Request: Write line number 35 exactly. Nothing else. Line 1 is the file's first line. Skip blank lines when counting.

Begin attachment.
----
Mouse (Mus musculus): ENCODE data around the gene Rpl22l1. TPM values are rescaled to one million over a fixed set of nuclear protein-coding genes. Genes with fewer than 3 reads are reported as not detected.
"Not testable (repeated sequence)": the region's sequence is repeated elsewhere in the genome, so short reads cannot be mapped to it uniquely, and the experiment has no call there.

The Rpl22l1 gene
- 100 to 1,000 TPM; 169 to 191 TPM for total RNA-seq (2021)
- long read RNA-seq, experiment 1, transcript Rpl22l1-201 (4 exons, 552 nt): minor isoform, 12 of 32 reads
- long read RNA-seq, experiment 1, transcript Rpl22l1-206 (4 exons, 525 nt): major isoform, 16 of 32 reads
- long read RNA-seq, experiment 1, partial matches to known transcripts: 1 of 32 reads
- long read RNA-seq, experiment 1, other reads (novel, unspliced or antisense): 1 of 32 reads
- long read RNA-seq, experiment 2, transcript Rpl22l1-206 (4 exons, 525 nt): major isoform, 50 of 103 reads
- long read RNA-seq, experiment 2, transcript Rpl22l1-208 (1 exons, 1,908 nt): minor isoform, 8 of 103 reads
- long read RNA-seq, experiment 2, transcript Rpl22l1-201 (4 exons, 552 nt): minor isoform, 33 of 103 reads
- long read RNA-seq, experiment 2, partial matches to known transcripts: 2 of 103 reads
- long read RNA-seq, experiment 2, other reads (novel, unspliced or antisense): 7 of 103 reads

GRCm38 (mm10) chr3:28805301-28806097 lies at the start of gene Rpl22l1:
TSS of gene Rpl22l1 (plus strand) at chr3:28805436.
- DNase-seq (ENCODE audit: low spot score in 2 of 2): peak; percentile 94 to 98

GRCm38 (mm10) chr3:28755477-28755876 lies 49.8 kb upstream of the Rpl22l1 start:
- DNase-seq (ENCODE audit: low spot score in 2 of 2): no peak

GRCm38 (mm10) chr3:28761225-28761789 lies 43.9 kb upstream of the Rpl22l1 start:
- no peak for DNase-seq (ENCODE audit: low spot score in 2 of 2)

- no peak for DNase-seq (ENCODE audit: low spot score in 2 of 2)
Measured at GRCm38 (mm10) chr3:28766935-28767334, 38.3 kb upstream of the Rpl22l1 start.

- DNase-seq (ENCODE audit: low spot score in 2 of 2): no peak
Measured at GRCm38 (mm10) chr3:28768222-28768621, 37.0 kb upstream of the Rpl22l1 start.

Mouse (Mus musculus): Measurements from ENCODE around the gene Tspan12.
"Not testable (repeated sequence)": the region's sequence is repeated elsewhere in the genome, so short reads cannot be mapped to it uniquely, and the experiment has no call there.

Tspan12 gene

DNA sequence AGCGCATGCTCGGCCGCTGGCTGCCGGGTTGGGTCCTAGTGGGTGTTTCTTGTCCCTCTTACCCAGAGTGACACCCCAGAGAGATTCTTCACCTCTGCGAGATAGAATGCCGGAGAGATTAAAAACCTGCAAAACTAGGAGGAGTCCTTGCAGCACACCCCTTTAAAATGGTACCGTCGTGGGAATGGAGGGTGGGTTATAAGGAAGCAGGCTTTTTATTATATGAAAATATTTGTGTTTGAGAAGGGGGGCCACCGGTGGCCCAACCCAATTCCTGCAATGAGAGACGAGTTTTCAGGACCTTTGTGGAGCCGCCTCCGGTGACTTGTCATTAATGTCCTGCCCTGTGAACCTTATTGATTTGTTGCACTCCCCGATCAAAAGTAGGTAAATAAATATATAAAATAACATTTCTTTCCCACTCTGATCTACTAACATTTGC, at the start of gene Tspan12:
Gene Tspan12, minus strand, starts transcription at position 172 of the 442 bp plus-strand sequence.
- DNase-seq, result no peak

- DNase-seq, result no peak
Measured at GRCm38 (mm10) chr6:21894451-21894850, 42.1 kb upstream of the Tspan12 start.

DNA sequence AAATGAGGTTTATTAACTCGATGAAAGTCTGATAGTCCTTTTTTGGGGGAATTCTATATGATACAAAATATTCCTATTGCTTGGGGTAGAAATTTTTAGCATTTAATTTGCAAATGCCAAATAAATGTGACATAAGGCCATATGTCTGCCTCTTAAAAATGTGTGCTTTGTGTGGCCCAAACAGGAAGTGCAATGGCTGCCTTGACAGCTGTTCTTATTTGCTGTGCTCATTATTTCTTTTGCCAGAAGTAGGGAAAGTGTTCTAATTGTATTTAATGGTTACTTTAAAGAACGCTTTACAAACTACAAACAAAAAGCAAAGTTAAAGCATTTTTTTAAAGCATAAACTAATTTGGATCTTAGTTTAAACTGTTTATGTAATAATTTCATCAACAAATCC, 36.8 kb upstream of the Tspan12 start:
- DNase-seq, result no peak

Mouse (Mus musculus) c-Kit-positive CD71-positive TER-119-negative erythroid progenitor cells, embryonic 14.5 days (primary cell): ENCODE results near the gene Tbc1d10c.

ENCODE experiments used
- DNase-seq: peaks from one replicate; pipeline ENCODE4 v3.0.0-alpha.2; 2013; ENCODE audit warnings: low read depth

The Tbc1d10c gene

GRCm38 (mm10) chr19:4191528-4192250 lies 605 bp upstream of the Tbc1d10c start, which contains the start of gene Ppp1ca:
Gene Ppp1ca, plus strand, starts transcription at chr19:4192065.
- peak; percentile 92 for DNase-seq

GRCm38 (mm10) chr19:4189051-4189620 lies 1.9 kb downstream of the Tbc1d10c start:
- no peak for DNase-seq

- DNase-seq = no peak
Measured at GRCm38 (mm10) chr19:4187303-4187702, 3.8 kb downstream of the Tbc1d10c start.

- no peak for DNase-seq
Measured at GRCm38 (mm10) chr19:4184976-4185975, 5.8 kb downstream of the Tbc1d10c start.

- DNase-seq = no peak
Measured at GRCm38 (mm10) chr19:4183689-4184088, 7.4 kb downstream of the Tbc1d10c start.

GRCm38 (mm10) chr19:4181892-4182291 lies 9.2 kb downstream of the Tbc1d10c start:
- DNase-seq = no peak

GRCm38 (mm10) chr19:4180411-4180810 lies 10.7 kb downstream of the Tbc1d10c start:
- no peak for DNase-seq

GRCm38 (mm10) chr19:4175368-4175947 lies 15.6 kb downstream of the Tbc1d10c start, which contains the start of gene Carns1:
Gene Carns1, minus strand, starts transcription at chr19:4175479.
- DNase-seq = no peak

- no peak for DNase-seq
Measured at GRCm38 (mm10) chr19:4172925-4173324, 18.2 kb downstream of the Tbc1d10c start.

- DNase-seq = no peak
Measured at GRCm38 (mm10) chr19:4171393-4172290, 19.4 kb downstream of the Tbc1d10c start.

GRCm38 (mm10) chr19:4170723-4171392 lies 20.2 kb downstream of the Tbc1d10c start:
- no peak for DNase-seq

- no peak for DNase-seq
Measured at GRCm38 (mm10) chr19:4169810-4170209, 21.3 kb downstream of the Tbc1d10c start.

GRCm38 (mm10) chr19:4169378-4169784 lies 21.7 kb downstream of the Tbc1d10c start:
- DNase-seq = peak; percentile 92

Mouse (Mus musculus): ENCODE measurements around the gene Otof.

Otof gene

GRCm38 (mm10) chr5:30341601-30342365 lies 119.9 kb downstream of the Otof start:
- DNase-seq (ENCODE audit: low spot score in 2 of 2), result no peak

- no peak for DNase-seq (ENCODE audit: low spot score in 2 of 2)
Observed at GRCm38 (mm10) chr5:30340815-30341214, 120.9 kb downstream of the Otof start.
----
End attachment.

Mouse (Mus musculus) c-Kit-positive CD71-positive TER-119-negative erythroid progenitor cells, embryonic 14.5 days (primary cell): ENCODE results near the gene Tbc1d10c.